Nothing seems more perfect to me on a summer day than a tomato sandwich on fresh white bread, slathered with mayonnaise and loaded down with lots of pepper and a little salt and an ear of Silver Queen corn,

Tomatoes are one of the easiest vegetables tog row– as long as you give them enough water, they’ll pretty much grow anywhere.
The Big Boy variety does well around here, and always manages to fill up a slice of bread, Roma tomatoes also thrive here. These are sometimes called plum tomatoes d‘ue to their small size, They go well in salads and on pizza, You can also slice them and freeze them to use all winter in soups, stews, and chili.

Here are a few tips for choosing and storing tomatoes:

  • . Store tomatoes with the stem side down and away from direct sunlight. Use them within a few days for the best flavor and texture. Never store them in the refrigerator–the cold will severely hamper the flavor.
  • Never cook tomatoes in an aluminum pot– the acid in the tomatoes will react with the pan and give the resulting sauce a metallic taste.
  • An easy way to peel tomatoes is to cut an X- shaped slash across the bottom and drop them into a pot of boiling water for about 5 to 10 seconds. The skin will peel off easily after they cool..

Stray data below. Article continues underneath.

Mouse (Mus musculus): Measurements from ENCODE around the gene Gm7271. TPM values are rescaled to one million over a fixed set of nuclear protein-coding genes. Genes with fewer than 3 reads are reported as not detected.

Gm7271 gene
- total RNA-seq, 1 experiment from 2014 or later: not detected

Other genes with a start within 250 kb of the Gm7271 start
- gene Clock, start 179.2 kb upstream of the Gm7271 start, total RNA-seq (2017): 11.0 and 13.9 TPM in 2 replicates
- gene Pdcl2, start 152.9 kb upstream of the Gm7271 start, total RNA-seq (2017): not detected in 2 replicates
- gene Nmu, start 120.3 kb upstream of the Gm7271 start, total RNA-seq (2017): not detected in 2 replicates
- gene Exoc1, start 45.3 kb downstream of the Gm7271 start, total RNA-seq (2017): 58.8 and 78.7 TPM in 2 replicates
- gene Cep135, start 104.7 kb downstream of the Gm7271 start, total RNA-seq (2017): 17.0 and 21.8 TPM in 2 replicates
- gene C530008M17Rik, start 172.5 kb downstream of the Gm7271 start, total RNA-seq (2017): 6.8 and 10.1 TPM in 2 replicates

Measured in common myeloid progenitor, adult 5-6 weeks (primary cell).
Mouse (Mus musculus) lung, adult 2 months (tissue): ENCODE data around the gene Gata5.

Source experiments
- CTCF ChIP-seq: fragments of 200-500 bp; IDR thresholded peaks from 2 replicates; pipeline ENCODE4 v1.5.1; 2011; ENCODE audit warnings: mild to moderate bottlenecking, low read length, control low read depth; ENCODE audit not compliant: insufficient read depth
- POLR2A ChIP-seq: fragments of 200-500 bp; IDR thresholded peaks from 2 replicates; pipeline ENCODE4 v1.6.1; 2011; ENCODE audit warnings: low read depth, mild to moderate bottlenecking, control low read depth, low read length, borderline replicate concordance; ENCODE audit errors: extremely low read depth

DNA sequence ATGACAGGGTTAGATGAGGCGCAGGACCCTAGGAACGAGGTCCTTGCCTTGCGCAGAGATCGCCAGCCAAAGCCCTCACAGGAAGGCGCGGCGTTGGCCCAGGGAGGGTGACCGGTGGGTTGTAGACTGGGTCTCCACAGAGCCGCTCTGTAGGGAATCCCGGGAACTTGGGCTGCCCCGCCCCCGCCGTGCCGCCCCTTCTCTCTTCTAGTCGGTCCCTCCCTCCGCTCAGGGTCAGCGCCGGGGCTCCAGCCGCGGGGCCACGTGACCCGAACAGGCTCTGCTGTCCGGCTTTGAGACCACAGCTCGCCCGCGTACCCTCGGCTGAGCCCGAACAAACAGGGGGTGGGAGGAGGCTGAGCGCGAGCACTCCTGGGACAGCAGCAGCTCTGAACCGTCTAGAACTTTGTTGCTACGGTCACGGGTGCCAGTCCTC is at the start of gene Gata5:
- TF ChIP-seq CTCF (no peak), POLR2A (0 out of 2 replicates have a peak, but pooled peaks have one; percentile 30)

Corn is a sacred subject at my house, because everyone loves to so much. One of my Brothers-in-law could probably eat his weight in corn,. I even had a cat once who loved corn so much he would eat it in preference to tuna! So, as you cûan see, the first ears out of the garden means great rejoicing and a scuffle for the first ear! To make sore you get the most out of those delicious ears, follow these tips:

  • Store corn in a cool, dry place and use it within a few days of picking it. The longer you wait, the more of the sugar in the corn will turn into starch and the tougher the corn will be.
  • Never add salt to the water you cook corn in or to corn that’s been cut off the cob. The salt will make it tough. Instead, add a little sugar to the water or kernels before cooking to bring out the flavor. Add salt just before serving,
  • A clean, soft toothbrush works well for removing silk from ears of corn. Rubbing them with a damp paper towel also works,
  • You can remove kernels from the cob easier by cutting the end off the ear and standing it up on a plate. Use a very sharp knife with a stiff blade to cut straight down, removing several rows at a time¿.To get the “milk: from the corn, scrape the cob with the back of the knife blade.
  • Corn that has been removed from the cob in this manner can be stored in zipper-lock freezer bags and frozen so you can enjoy corn all winter.

Okra is another summer vegetable that is dear to the hearts of most southerners. Most people like it, but some are put off by the “slimy” texture it can sometimes have, I learned a great tip from my favorite TV chef, Fmeril Lagasse of the Food Network’s Emeril Live! show. He says if you cut okra with a sharp knife, it seals in the juice that makes it seem slimy. I tried it and it works! Give this a whirl the next time you fry up a batch.

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